4. Bergen: In a recent top I’ve seen of the most romantic and less visited cities in Europe, Bergen was no 1. And I can confirm this. This city, a fishing village in the old times, is now the second largest city in Norway and it is adorable. Those small white houses on the tiny paved streets will make you wanna walk until you get lost again and again. Just forget about destination or time passing and enjoy it. And if you get to Bergen, go see the spectacular top view of the city on Fløyfjellet, the top of one of the mountains around, over 300m high. You can find the cable car starting point in the centre but I recommend walking to the top to see all the views. It will worth it. For those who love hikes, Bergen is a perfect place, with plenty of trails around.
  5. Stavanger: And speaking of hikes, here comes a spot with spectacular ones. You’ll surely recognise from photos seen before Pul Pit Rock (Preikestolen), a steep cliff which rises 604 metres high above the Lysefjorden and offers a breathtaking view. Or Kjeragbolten, a five-cubic-meter large stone suspended above 984m deep abyss, right between two mountains. And if you liked that a lot, you will also wanna see Trolltunga, (Troll’s Tongue), 700m high, offering a magnificent view of lake Ringedalsvatnet in Skjeggedal.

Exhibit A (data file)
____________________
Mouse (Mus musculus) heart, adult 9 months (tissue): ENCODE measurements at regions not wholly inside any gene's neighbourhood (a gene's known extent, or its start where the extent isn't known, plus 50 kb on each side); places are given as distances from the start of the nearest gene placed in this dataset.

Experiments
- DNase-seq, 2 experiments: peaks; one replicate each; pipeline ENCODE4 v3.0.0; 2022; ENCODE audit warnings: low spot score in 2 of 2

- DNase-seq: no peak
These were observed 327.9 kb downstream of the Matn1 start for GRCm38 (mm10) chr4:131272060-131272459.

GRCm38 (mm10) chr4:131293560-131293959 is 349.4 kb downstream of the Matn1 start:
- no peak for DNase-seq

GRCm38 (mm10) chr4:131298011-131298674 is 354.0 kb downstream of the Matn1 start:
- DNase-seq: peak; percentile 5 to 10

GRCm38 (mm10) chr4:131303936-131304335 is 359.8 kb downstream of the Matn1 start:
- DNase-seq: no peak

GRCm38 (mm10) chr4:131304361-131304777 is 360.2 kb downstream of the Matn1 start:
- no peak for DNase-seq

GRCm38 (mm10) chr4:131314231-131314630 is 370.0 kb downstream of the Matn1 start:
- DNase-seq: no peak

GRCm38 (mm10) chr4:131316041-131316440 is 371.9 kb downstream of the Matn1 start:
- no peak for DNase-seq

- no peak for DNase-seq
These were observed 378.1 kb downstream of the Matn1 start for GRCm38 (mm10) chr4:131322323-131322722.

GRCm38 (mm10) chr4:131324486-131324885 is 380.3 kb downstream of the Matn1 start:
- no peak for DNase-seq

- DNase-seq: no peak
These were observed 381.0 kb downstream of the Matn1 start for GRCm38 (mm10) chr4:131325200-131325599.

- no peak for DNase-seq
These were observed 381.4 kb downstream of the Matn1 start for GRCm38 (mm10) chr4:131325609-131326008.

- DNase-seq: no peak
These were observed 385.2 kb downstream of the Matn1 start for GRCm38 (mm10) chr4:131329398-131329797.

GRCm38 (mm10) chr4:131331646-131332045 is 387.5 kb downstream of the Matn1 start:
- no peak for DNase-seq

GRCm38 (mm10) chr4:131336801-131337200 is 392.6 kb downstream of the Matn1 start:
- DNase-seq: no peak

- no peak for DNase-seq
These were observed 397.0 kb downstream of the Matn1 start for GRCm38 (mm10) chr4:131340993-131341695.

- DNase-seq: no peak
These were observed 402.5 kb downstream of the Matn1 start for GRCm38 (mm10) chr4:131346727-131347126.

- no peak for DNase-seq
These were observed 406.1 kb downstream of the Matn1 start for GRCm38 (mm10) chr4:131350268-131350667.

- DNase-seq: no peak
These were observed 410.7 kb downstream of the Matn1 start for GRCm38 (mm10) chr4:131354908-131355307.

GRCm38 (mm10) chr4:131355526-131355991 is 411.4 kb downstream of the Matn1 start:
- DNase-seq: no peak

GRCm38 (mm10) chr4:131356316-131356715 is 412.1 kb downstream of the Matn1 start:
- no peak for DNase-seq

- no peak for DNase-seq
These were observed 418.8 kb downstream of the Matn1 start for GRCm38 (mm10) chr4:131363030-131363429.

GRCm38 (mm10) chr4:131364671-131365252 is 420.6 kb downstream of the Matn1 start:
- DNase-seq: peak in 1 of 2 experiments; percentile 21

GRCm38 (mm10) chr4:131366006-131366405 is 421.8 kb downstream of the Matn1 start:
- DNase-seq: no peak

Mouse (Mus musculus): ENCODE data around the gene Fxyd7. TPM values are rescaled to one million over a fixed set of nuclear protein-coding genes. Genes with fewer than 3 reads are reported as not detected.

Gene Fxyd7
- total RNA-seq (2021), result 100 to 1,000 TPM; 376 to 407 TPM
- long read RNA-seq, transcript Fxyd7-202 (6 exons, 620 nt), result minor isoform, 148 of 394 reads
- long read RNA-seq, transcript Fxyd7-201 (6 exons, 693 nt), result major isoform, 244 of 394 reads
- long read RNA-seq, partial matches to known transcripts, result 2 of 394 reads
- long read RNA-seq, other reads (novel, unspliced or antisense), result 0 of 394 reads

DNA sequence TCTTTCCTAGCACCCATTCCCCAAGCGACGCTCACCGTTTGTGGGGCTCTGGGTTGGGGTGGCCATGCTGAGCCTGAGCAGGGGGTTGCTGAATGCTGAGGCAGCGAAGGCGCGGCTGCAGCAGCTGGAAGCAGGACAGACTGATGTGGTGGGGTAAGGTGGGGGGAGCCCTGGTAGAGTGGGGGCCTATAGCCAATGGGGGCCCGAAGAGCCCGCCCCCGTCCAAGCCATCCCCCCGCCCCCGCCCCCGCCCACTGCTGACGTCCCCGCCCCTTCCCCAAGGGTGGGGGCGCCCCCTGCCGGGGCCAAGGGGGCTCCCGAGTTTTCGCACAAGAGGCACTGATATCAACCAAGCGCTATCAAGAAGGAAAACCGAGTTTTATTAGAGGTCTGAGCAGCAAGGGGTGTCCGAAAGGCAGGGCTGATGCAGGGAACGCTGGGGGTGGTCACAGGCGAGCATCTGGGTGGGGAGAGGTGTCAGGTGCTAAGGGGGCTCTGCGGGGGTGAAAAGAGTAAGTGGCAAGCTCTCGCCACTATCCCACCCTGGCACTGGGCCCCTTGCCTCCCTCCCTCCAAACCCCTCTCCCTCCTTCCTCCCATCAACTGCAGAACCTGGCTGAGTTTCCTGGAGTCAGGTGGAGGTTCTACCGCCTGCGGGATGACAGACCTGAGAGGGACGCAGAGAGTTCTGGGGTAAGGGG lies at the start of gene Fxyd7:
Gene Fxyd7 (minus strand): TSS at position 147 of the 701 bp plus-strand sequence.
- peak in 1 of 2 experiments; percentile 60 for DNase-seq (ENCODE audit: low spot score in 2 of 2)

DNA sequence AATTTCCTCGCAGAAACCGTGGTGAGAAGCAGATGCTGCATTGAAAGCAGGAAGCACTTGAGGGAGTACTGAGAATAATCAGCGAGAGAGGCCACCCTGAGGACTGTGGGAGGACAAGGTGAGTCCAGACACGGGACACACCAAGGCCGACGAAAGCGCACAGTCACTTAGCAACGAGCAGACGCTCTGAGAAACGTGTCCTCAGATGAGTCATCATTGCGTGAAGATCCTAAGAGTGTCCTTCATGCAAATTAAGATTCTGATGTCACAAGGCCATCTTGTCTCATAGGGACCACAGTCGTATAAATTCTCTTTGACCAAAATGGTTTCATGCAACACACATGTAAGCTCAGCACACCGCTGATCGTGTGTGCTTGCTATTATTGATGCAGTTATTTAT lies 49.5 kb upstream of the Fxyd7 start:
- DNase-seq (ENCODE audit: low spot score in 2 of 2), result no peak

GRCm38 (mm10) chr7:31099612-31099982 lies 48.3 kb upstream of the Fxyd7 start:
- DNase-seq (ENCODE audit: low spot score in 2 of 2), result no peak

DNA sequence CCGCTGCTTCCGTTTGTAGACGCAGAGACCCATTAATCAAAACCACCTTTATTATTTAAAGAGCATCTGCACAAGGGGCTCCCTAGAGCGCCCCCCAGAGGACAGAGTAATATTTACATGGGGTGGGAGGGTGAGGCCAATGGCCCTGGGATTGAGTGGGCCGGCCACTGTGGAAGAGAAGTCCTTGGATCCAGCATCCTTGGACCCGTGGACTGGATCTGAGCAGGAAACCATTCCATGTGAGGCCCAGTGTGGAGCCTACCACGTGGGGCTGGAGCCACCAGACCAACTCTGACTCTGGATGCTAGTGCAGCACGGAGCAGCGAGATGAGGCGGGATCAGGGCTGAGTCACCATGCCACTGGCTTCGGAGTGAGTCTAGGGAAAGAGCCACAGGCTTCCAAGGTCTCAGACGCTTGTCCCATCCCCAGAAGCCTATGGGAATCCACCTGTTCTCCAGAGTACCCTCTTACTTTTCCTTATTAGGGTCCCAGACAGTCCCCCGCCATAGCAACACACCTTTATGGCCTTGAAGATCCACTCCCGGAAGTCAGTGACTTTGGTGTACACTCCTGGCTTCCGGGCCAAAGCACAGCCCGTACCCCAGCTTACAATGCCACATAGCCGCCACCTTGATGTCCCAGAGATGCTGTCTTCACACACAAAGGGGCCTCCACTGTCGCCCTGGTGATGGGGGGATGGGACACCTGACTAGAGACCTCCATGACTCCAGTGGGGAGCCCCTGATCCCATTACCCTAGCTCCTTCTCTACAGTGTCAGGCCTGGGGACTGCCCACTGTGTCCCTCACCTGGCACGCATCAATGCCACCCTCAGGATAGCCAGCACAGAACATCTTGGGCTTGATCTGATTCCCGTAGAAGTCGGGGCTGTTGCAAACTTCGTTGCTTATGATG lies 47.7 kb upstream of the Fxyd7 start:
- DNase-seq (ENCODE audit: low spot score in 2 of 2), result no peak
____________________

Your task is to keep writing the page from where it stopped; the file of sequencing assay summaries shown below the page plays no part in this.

6. Atlanterhavsveien: or The Atlantic Ocean Road. I think it’s the most spectacular  road I’ve heard of and a true masterpiece of engineering. Imagine a crazy ride on this 8 km road, that looks like it’s floating on the ocean, during a storm.
  7. Oslo: The capital of the country is not to be missed, no matter how much you would love nature and staying away of the city madness. Vigeland Park was my favourite spot, I’ve seen it on a snowy evening and was fabulous.
  8. Hurtigruten: in case you have the time and you want to see the entire western and northern coast, between Bergen and Kirkenes, this ferry journey is a good idea. It sails almost the entire length of the Norway, from the arctic circle and back to the south, completing the round-trip journey in 11 days. It was described as the “World’s Most Beautiful Sea Voyage”.
  9. Svalbard: The most curious fact about this region is that it is forbidden by law to die here. There’s a rational explanation for this: the ground is frozen so the body can’t be buried. But life in one of the world’s northernmost inhabited areas on Earth is something worth experiencing. Glaciers, frozen tundra, polar bears, reindeers and Arctic foxes. Also, the northern lights can be admired here, in the endless polar nights during winter time. The sun takes its revenge during summer, with 24 hours of light and the midnight sun.